When Washington held and then lost set points against both Oregon and Stanford, no obvious leader emerged. Of the current Huskies, none seems comfortable in that role. Against the best teams, that may prove to be a continuing liability.


For much of the season, Washington has been one of five Pac-12 teams ranked among the nation’s top seven. As the first half of conference play draws to a close (Sunday against California), the Huskies have wins against UCLA and USC and losses against Oregon and Stanford.

Washington players Jenna Orlandini (4), Jenni Nogueras (9), and Melanie Wade (5) celebrate a Kaleigh Nelson (6) kill
-Volleyblog Seattle photo by Leslie Hamann
Washington will see all of those teams once again, though only the Ducks will travel to Seattle. The Huskies still control their destiny, with a chance to win the conference or, barring that, to host the first two rounds of the tournament.

McLaughlin admits that he remembers the losses more than the victories, but—like most top coaches—he points out that we humans tend to learn more from adversity than from success. His 2012 team has an opportunity to study how they let two very winnable matches slip from their grasp. If they learn those lessons sooner rather than later, they could be very dangerous indeed in the postseason.


Both teams started three freshmen each, and outstanding sophomores like Vansant, Nelson and Stanford's Morgan Boukather played major roles.

Folks, this promises to be a thrilling rivalry for several years to come ...

  • Washington freshman Melanie Wade played the entire match at MB2. She attended Palo Alto High School, in the shadow of the Stanford campus.

“Mel went into the game and stepped it up,” said fellow middle blocker Amanda Gil. “I’m incredibly proud of the way she blocked.”
“I thought she did a hell of a job,” said McLaughlin. “I really did.”

WRITTEN BY Jack Hamann | PHOTOS BY Leslie Hamann


  1. Strickland in the front row is not working. Gabbi plays well when she actually see's playing time. We can't put Gabbi in a game to get us out a rotational pinch, and not expect her to feel the pressure. When Gabbi is relaxed in warm-ups, she puts the ball down, hard. Let Gabbi start the game and settle in. My money says Sybeldon could probably get the job done as well, she's athletic. No reason we cant groom her as a middle while getting her playing time outside.

    1. The argument that Gabbi needs more playing time seems moot, if she looks relaxed in warm ups thats great but matches are not a relaxed environment. The argument that she needs time to settle also seems silly as she has had a few/couple more years to relax and get into her groove in this program than Strickland has. Across the board, the ability to kill a ball is not all that matters, and strickland brings a fire and determintation to the court while also adding that defense and passing that washington needs.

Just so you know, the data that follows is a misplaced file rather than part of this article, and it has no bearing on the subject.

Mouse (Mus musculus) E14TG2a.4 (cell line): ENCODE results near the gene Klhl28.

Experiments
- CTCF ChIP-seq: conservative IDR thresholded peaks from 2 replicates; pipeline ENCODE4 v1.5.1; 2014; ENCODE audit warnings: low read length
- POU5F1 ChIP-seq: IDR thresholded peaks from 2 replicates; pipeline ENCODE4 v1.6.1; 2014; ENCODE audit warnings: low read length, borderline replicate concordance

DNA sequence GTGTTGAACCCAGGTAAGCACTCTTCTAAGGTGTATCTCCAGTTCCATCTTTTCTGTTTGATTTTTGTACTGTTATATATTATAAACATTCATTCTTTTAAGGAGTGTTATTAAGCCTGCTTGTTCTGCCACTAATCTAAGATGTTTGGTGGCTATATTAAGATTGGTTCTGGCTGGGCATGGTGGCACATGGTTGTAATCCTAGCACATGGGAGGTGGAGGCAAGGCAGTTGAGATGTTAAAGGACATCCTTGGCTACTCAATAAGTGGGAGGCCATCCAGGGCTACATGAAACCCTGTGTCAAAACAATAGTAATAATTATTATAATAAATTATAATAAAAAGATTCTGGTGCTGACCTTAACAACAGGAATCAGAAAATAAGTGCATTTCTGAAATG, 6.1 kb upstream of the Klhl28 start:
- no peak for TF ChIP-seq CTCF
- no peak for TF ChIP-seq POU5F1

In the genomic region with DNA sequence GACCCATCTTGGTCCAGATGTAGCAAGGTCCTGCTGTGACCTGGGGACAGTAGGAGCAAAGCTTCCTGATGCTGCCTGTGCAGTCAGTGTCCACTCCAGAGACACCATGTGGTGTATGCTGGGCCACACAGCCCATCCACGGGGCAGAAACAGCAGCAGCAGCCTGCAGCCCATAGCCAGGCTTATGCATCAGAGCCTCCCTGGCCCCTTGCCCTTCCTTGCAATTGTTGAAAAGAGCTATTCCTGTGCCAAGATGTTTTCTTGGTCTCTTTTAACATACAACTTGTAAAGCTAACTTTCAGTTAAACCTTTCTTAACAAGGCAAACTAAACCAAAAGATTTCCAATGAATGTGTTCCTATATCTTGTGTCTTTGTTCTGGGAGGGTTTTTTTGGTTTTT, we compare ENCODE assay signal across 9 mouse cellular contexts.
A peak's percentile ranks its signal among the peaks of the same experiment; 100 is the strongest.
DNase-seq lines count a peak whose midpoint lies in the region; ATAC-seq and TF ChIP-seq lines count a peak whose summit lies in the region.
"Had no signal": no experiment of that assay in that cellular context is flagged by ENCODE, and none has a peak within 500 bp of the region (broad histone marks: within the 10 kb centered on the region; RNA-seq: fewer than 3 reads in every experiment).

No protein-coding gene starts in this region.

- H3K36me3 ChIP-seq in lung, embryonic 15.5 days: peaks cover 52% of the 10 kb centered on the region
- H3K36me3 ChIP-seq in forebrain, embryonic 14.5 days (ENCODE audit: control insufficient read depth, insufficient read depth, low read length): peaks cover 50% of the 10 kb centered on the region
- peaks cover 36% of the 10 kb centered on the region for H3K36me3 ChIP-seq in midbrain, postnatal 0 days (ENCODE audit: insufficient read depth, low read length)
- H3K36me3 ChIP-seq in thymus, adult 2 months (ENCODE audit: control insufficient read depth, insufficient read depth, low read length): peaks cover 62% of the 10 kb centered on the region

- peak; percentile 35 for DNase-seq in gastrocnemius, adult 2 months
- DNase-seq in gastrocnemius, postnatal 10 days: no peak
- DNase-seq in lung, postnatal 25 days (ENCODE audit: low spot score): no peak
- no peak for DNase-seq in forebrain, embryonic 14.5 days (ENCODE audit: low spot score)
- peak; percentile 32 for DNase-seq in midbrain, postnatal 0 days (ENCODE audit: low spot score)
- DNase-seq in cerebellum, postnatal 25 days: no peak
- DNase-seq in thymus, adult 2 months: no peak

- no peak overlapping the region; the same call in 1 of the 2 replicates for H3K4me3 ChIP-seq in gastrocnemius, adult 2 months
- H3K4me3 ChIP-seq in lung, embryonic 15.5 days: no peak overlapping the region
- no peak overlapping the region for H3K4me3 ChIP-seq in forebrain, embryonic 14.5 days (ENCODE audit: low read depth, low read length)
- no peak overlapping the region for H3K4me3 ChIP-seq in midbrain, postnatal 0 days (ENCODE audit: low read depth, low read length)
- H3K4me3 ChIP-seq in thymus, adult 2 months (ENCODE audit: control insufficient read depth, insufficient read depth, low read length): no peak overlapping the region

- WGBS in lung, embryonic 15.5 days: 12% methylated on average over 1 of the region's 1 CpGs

2. Im not saying to settle in to the program in general, settle in to the match. No one walks on the court at 100% first point of a match, but I'd rather have them settle in at a score of 2-2 than 22-22. You're in a very different mindset at 0-0 then at 22-22, sure the point difference is the same, but one of them seems a little more urgent.

      I think it might be different if Cas was playing opposite, but OH is a go to position. Every team we face has their strongest blocking scheme against the OH, because thats the strongest hitting position in volleyball. If we were creating 1 on 1 opportunities for Cas, it might work, but our middle hitting isnt established enough to keep the middle blockers honest in the middle, they close that seam every time.

    3. I think you just identified the real problem. It's not a question of playing Strickland vs. Parker. It's the fact that the middle hitting isn't established.

      The block in the middle is world-class. But the offense is very suspect. At no time in the Oregon or Stanford matches was Washington able to rely on the middle to make a difference offensively at crucial moments. In fact, in set 4 vs Stanford, during an incredible Munoz serving streak late in the set, our middle made an unforced offensive error that stopped the momentum and Stanford went on to force a 5th set.

      Strickland's height is a problem at times on offense, but if our middles would step up and be as explosive offensively as they are defensively, UW would never lose another match.

    4. EXACTLY :) It is weird how someone so anonymous and a stranger to me can read my mind....guess I am not the only one thinking that the middles need to be figured out :) Oh, and Sybeldon on the outside....I think not.

  2. You didn't count Madi Bugg, the second setter in the 6-2 and, at times, the most important of Stanford's four freshmen starters. I'm sure JMac wishes the Cardinal had left her back in Palo Alto and let Karissa Cook set the whole match.

    1. Good catch, John. Stanford did, indeed, use four freshmen throughout most of the match.

      The prospect of Stanford/Washington matchups in the years ahead should have volleyball fans pretty excited ...

  3. Why didn't Kelcey Dunaway play during this important match?

    1. We all know that in Jim's system, playing time is earned at practice. So, the answer is simple. Melanie Wade beat Kelcey and Lianna at practice this week. Actually, I noticed how her blocking and hitting have improved so much compared to earlier in the season. All in all, I have to agree with previous posters that our middle attack needs to improve significantly to keep opposing blockers from cheating to the outsides.

  4. Don't think there are going to be any Wade doubters after the Cal match.

    She had 6 kills, no errors, 7 block assists, 3 service aces and 2 digs!!

  5. This team is going to win the title. I can feel it! Sultandawg